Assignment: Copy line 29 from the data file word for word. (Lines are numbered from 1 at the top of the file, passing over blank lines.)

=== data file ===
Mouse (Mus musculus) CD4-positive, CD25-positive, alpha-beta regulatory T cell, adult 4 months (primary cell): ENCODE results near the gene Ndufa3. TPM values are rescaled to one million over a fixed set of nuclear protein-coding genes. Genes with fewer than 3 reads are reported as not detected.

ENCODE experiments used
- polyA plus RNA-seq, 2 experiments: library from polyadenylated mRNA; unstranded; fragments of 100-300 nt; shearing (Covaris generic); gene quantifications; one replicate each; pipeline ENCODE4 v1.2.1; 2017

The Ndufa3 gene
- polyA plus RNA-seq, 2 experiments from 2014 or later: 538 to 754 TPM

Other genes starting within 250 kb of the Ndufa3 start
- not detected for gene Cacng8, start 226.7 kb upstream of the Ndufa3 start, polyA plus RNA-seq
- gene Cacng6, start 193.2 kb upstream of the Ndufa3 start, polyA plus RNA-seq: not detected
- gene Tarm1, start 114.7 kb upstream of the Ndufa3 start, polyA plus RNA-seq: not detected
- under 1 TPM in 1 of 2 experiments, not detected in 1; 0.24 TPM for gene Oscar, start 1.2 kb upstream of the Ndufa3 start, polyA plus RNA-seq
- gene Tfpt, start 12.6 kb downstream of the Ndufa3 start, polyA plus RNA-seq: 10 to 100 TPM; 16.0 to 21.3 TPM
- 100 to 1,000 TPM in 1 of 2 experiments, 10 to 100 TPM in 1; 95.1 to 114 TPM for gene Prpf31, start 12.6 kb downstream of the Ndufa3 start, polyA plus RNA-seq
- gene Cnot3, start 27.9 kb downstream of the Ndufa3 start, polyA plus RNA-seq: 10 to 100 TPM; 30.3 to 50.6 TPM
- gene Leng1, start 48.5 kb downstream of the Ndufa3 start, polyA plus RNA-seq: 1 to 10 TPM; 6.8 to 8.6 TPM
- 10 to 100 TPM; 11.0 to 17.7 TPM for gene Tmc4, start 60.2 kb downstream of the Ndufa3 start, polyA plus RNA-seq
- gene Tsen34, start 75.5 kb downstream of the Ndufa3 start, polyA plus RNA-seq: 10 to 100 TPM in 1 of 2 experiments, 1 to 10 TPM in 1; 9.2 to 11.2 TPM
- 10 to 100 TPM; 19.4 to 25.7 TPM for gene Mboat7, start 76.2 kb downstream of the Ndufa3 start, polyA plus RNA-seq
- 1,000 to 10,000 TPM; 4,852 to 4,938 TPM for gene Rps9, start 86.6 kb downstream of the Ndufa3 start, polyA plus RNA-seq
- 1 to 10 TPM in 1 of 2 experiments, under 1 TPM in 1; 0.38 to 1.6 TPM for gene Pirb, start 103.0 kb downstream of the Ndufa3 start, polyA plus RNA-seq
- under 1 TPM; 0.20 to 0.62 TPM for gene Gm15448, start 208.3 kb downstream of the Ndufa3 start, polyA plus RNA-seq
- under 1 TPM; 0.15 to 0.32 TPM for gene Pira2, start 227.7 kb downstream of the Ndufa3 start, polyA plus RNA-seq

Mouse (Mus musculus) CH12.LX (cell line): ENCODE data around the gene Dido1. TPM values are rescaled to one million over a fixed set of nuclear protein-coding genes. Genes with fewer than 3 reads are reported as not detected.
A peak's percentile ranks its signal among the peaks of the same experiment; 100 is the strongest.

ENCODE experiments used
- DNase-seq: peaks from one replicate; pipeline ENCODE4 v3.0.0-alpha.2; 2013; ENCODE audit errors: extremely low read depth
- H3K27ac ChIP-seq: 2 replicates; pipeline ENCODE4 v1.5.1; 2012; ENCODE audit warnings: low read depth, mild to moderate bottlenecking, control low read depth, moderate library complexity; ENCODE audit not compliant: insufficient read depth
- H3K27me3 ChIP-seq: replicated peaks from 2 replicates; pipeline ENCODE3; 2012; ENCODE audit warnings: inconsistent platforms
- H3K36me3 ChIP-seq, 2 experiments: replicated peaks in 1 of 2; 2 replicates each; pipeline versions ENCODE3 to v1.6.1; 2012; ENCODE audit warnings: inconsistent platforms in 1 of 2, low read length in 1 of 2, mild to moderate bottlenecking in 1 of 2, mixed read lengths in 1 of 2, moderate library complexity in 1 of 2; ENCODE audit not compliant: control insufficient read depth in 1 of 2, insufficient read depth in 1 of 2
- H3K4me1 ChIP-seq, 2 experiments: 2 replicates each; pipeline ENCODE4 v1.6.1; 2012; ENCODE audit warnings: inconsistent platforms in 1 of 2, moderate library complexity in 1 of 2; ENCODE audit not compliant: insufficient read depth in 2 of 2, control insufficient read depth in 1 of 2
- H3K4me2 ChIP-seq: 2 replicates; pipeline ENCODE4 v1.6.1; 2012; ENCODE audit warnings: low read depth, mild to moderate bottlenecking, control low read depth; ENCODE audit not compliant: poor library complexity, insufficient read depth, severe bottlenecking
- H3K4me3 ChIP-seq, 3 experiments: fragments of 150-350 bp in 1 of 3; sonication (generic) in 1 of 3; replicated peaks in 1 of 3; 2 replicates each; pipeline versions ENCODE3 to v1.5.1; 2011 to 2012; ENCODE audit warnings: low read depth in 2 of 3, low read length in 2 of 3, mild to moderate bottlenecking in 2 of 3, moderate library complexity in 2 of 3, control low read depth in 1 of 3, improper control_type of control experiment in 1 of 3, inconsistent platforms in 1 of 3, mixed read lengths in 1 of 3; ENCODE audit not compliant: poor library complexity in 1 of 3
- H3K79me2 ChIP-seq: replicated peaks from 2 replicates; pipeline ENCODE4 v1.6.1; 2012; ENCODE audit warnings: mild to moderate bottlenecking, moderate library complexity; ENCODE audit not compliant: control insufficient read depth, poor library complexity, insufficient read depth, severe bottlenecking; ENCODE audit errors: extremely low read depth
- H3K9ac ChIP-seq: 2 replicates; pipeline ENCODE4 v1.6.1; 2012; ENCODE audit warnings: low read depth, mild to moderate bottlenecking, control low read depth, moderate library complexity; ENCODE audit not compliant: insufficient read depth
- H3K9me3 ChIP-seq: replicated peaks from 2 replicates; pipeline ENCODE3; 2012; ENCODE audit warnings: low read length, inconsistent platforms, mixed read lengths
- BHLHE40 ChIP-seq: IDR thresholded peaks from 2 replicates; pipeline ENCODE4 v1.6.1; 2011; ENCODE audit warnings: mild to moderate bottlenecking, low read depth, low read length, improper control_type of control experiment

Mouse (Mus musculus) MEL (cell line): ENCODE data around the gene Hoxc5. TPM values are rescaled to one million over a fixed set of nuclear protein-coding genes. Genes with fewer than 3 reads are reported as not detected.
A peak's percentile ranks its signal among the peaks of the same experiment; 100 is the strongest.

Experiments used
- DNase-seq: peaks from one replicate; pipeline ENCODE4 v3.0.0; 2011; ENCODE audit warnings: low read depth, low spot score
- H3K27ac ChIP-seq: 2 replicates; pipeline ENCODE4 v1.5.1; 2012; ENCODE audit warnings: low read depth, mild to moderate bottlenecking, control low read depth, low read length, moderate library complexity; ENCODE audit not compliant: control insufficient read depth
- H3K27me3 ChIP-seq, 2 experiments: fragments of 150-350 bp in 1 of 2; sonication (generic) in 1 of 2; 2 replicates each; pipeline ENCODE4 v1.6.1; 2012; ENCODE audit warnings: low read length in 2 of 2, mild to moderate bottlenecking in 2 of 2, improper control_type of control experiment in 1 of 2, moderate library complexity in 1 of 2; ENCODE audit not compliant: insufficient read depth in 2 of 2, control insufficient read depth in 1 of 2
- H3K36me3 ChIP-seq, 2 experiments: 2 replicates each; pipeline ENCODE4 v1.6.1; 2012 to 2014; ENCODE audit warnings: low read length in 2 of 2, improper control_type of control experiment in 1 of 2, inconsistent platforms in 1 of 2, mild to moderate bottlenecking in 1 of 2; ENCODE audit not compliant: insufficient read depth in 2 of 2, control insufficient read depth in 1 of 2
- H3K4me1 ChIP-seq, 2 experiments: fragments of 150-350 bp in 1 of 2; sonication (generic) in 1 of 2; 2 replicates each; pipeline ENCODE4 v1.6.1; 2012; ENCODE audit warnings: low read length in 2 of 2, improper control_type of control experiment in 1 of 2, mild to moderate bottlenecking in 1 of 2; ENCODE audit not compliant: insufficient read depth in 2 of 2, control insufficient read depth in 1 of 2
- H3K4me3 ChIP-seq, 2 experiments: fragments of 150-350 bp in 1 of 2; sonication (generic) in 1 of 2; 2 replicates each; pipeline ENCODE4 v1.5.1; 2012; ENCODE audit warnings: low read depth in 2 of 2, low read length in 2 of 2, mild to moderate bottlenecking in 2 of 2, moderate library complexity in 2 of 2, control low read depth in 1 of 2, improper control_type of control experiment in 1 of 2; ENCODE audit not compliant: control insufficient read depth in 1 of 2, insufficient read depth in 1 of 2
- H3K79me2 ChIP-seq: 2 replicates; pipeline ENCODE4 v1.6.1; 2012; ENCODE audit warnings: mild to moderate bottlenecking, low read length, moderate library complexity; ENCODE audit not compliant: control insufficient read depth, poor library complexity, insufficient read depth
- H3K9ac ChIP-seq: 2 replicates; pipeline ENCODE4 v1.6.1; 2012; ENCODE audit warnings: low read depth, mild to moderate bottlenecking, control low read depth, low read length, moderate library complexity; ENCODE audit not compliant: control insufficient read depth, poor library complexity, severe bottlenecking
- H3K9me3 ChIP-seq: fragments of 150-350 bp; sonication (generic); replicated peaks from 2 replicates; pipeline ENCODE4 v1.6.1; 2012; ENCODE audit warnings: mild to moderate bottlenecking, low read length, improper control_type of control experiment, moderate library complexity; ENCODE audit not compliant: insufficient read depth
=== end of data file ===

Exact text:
- H3K4me1 ChIP-seq, 2 experiments: 2 replicates each; pipeline ENCODE4 v1.6.1; 2012; ENCODE audit warnings: inconsistent platforms in 1 of 2, moderate library complexity in 1 of 2; ENCODE audit not compliant: insufficient read depth in 2 of 2, control insufficient read depth in 1 of 2